June 29, 2011

'The Voice' Restores Faith In Singing Competitions

Somewhere between Lee DeWyze winning season nine of American Idol and Pia Toscano's truly shocking ninth place elimination in Season 10, the collective reality singing competition soul died. Memories of Kelly Clarkson and Carrie Underwood, and even more recently Adam Lambert, felt so distant that it was hard not to mistake it for reality television lore. Had the Golden Age of reality TV singing really left us with nothing to cling to other than Scotty McCreery and Jackie Evancho?

Then, seemingly out of nowhere, came The Voice, which – after the last two seasons of American Idol – felt like a chance encounter with a great guy after your boyfriend breaks your heart. No longer was the contestants’ success based on how fast adolescent girls could speed text. Suddenly, a bald, 40-some-year-old, tattooed lesbian could be one of America’s top picks.

On the second to last episode Tuesday night, after 11 weeks of blind auditions and battle rounds and judge’s saves, the four most deserving singers were the four left standing, which, as anyone who has watched the past two seasons of American Idol knows is a feat in and of itself. Dia Frampton, Javier Colon, Beverly McClellan and Vicci Martinez could each make a record tomorrow and it would be sensational.

For the final show, the producers went with the gutsy “original song” option, typically one of the most maligned of American Idol shenanigans. The first two, “Stitch by Stitch” and “Afraid to Sleep,” by Javier and Vicci, respectively, were sung perfectly (Randy Jackson would have no complaints here about “pitchiness”), but the songs themselves left you wanting…something more. Two extraordinary voices, two so-so songs. Maybe the “original song” theme was not the best bet here. The mediocrity of these two singles was almost enough to make one long for the days of “No Boundaries.” Okay, not really.

But Dia defied that. Dia, who wowed a few weeks ago with a rendition of Kanye West’s “Heartless” that was even more inspired than Kris Allen’s version. Dia, who with a cover of REM’s “Losing My Religion,” solidified herself as the one to beat. Her original song, “Inventing Shadows” is catchy and current. It’s no surprise that the song was penned by an Adele/Keane collaborator. It was easy to imagine either of those artists singing the track -- maybe not as a single, but certainly as respectable album filler. After she sang, coaches Adam Levine and Christina Aguilera, (probably seething with jealousy that Blake Shelton has Dia on his team) barely commented on her performance, instead complaining about the distraction of the background dancers.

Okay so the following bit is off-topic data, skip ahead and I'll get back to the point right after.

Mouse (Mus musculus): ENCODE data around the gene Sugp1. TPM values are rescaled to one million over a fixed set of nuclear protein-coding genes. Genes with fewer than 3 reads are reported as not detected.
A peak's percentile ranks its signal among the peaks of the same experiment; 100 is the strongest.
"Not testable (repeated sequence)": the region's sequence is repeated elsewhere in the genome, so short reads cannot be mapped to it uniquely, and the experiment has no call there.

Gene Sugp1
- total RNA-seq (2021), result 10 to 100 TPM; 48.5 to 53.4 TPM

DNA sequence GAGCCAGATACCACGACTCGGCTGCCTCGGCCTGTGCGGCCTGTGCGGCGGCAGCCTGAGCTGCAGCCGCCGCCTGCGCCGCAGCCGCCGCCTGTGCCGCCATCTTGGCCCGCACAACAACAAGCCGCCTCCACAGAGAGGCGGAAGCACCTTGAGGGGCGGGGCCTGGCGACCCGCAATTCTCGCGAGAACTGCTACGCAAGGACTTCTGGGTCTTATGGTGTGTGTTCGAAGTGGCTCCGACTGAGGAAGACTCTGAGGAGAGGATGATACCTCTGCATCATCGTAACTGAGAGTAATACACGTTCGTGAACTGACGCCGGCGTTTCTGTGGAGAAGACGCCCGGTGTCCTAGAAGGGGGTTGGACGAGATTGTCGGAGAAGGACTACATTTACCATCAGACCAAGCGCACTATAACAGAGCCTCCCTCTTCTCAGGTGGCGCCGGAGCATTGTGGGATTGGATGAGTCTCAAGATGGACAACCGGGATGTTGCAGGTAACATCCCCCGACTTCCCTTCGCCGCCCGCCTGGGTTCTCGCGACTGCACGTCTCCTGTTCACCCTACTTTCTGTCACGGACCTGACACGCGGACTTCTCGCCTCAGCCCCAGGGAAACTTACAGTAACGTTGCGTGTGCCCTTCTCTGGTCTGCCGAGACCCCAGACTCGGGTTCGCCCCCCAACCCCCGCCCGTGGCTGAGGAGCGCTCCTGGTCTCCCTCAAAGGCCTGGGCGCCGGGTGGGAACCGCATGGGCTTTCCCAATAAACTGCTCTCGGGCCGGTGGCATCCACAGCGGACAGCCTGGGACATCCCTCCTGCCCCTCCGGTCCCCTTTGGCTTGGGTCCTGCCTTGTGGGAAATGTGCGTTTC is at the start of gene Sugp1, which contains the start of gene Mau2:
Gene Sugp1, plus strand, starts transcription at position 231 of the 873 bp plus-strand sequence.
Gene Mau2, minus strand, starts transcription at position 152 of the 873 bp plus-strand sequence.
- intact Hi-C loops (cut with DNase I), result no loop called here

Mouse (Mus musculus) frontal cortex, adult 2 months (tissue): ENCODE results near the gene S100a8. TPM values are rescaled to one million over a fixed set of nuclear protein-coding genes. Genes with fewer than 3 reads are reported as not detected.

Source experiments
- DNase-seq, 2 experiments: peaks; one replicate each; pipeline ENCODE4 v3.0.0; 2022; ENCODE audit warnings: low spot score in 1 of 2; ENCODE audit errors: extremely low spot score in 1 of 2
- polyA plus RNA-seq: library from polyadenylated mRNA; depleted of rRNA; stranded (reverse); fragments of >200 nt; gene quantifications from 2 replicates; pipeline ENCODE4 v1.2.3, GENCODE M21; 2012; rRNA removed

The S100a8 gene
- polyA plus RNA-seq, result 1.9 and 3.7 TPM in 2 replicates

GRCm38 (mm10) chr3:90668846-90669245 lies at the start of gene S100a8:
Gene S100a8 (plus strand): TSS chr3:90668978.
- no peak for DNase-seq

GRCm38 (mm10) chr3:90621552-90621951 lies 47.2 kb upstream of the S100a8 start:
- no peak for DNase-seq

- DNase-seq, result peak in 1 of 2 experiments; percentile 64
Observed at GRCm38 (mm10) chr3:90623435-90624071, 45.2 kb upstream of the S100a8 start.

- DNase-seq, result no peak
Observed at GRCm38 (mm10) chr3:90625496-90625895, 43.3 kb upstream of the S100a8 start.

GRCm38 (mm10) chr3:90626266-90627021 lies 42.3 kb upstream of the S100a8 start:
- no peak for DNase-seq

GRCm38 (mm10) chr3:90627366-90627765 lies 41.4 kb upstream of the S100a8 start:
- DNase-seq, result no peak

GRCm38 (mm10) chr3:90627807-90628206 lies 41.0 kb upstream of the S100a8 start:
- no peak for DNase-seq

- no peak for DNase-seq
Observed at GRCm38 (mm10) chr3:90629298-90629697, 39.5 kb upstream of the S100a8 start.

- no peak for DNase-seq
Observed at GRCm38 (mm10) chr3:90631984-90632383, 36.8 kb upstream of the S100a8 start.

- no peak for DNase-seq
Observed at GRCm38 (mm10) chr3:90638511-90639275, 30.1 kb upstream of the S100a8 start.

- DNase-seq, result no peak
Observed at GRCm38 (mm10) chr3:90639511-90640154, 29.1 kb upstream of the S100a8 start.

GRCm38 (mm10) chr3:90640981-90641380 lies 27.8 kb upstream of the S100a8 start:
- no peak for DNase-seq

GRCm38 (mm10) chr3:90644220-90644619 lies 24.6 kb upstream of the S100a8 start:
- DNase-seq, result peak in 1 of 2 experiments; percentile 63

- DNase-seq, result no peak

"You know what else is going to be distracting?” Blake said, smiling his adorable smile at Dia, “When they turn on their phones and you’re on the top of iTunes above their records.” (He was right, at midnight “Inventing Shadows” was No. 3 on the iTunes top 100 chart, by early morning it was No. 1).

At the start of the show, celebrity judge Xtina seemed like she’d crushed a Valium or two into the tall, mysteriously opaque black pint glass in front of her. But perhaps her calm was merely a way to ready herself for what was the most tender and moving moment of the night – when she sat beside Beverly and sang the Christina hit, “Beautiful,” with gentle, emotional depth. Beverly, who has likely had many a music producer door shut in her face, has a humble, childlike exuberance when she sings that makes it impossible not to root for her success.

If Dia won best original song and Beverly won the best coach duet, Vicci wins for all around most entertaining. Closing the show, she and her coach Cee-Lo Green emerged in futuristic battle armor surrounded by raging pyrotechnics and small child dancers to perform Pat Benatar’s “Love is a Battlefield.” It was insane and awesome and the most entertaining reality singing show performance since Adam Lambert did Johnny Cash’s “Ring of Fire.”

While Dia and Javier remain the likely front runners going in to tonight’s results show, Beverly and Vicci certainly held their own, especially with their duet performances. All in all, it’s been beyond refreshing to see a reality singing competition in which the most talented performers (with minimal exception -- Rebecca Loebe was robbed) have been rewarded. Is the show’s limited voting (viewers can only vote up to ten times per single method per performer) behind this? Or is the show’s viewership transcending the normal tween-heavy Idol fan base? Whatever the reason, The Voice has demonstrated that you don’t have to be a guitar-strumming, teenage white boy from Middle America to win the hearts of Americans. That alone is worth a second (and third and fourth) season.


Jeanine said...

No one can be better than Kris Allen singing "Heartless"!!!!

Scott said...

Yes they can and Dia did.